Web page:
Introduction to Diabetes
Surveys by the Centers for Disease Control and Prevention indicate that over 30 million people in the US have diabetes, and 25 percent of them are not aware (Centers for Disease Control and Prevention, 2011). Moreover, more than a third of the countries’ adult population has prediabetes and thus ranking diabetes among the seven major causes of deaths in America. The risk factors of Diabetes include overweight, age 45 and above, having a relative with type 2 diabetes, or being physically active for less than three times a week, and for women who have undergone gestational Diabetes. Incidences of Diabetes also vary with race. Common complications associated with the condition include kidney and heart diseases.
Eliminating Disparities in Diabetes Prevention, Access, and Care Act (H.R. 2651)
The bill focuses on enhancing research at the National Institutes of Health on the causes and impacts of Diabetes in marginal communities. The bill also requires CDC to improve healthcare delivery to diabetic individuals, prevention, and offer public education to areas where Diabetes is more prevalent (Manoso et al., 2014). It will ensure patients can easily access community interventions such as the National Diabetes Prevention Program. Lastly, the bill requires the dispatch an adequate number of medical experts in regions that are more affected by Diabetes. Under the bill, the government will strengthen the public health workforce through the Health Resources and Service Administration. The long term strategy involves direct reports issued to the Congress of federal actions regarding Diabetes and prediabetes status of the minority populations. Besides, the bill requires the development of strategies to address the existing disparity.
The bill was sponsored by Miss Diana DeGette, a representative of Colorado in Congress. The cosponsors of the bill in the Congress include Representative Ed Whitfield of Kentucky, Representative Robin L. Kelly of Illinois, Representative Michelle Lujan Grishman of New Mexico, Representative Barbara Lee of California, and Representative Denny Heck of Washington.
Roles of APRN assisting the policy
Diabetes has reached alarming levels in the U.S., and all stakeholders must play their role in the fight. Nurses are at the center of clinicians with an important role to play.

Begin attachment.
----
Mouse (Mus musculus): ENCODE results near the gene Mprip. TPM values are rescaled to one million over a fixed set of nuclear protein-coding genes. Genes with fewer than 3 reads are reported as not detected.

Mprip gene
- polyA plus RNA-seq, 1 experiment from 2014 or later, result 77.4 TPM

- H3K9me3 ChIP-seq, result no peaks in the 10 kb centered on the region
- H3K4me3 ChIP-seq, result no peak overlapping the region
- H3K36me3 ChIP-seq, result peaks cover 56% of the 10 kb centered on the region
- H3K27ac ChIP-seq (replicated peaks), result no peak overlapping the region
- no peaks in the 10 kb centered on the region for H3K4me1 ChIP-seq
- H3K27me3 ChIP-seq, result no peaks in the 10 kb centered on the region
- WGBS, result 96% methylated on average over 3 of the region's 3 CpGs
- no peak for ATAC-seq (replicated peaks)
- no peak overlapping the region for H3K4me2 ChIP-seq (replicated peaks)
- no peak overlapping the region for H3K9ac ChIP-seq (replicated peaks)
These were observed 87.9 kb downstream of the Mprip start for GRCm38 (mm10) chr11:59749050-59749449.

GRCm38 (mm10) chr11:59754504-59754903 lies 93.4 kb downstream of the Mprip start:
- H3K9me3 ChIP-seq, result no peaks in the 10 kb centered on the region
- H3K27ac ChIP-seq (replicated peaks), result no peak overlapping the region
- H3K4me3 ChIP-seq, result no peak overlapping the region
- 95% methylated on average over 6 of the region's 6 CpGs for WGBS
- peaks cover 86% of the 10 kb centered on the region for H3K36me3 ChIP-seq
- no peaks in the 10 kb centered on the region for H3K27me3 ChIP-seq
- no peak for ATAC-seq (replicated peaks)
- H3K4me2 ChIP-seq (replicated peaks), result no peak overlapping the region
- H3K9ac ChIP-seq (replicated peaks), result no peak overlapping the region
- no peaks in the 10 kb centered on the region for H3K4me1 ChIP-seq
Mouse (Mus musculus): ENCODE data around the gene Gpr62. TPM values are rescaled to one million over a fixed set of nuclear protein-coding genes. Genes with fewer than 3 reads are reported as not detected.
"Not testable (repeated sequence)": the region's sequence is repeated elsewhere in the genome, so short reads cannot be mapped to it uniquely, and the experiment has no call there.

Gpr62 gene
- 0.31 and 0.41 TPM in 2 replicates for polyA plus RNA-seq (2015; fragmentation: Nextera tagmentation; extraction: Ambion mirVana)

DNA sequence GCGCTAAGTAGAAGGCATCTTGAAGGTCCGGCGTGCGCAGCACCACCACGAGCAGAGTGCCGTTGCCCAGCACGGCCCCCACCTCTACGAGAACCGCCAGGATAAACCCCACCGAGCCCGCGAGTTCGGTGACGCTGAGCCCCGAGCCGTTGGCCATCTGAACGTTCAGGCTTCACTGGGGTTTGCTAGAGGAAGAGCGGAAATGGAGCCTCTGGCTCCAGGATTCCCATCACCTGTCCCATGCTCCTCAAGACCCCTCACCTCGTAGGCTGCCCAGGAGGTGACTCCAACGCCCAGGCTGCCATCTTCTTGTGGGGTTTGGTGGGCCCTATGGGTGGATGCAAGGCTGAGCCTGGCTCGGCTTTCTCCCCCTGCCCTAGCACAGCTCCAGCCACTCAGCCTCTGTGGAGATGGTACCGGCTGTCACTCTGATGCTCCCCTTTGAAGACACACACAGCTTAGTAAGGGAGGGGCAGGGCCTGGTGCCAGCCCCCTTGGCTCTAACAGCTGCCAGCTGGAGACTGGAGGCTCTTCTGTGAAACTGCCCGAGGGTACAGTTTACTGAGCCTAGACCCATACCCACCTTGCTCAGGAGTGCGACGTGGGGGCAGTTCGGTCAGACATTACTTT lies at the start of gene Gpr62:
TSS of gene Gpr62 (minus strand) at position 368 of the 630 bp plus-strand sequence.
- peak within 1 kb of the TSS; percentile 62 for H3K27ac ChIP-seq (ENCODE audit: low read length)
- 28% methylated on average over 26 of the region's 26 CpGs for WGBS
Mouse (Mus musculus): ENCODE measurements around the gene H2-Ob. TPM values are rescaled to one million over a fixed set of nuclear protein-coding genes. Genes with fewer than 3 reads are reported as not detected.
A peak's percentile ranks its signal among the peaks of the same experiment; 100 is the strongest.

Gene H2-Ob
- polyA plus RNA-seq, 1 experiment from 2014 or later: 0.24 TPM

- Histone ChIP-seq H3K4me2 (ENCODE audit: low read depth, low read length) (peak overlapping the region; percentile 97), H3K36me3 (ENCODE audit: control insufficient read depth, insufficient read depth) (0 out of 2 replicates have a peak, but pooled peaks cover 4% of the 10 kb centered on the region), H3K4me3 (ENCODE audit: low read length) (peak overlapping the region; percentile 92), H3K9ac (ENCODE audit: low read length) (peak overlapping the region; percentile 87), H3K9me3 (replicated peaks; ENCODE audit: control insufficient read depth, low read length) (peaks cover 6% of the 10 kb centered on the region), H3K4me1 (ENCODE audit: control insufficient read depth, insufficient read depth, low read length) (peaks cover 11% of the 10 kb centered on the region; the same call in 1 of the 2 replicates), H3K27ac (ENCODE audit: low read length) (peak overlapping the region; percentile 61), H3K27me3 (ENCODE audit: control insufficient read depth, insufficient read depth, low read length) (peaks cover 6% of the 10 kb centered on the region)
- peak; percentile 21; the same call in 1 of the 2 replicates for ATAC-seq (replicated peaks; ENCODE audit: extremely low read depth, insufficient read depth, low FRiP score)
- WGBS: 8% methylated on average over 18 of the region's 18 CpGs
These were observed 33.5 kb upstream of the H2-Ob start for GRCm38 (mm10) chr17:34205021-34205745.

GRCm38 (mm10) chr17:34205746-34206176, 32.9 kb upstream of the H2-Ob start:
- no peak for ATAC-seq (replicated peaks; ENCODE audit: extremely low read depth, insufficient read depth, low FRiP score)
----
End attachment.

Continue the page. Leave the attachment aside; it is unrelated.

APRNs can also write to their state or federal legislators in support of the bill since they interact with patients regularly (Everett et al., 2011). They could share personal stories on how the bill could help reduce complications on a diabetic patient or reduce the cost of healthcare by helping to detect the disease at an early stage and intervene appropriately. They can also advise the state on the distribution of resources to handle Diabetes. A different way in which APRNs can promote the bill entails joining professional nursing organizations that advocate for the rights of patients. Members of nursing organizations can offer testimony supporting the need for a bill.
Benefits of (H.R. 2651)
The policy facilitates equal distribution of resources between patients from the marginal communities and the upper-class communities. The availability of resources in hospitals would make clinicians more effective in treating diabetic patients and reducing the cost of medication. The bill will help in providing educational programs to society regarding how to identify symptoms of Diabetes and how to care for family members with the condition to avoid complications. The policies could be used by stakeholders in the healthcare industry to develop centers for caring for diabetic patients, train the society on matters of Diabetes, and to legislate more laws that protect the lives of patients.
The issue of Diabetes is a menace in America and needs accurate measures to help control it. The implementation of H.R. 2651will is likely to improve the situation as it not only addresses the issue of treating patients who have Diabetes but also requires the application of preventive measures. APRNs and all stakeholders can play a crucial role in its implementation. Should the government implement more of such legislations, the future of America regarding Diabetes is bright since the Diabetes may soon become a thing of the past.
Centers for Disease Control and Prevention. (2011). National diabetes fact sheet: national estimates and general information on diabetes and prediabetes in the United States, 2011. Atlanta, GA: US department of health and human services, centers for disease control and prevention, 201(1), 2568-2569.
Everett, C., Thorpe, C., Palta, M., Carayon, P., Bartels, C., & Smith, M. A. (2013). Physician assistants and nurse practitioners perform effective roles for teams caring for Medicare patients with diabetes. Health Affairs, 32(11), 1942-1948.
Manoso, M. W., Cizik, A. M., Bransford, R. J., Bellabarba, C., Chapman, J., & Lee, M. J. (2014). Medicaid status is associated with higher surgical site infection rates after spine surgery. Spine, 39(20), 1707.
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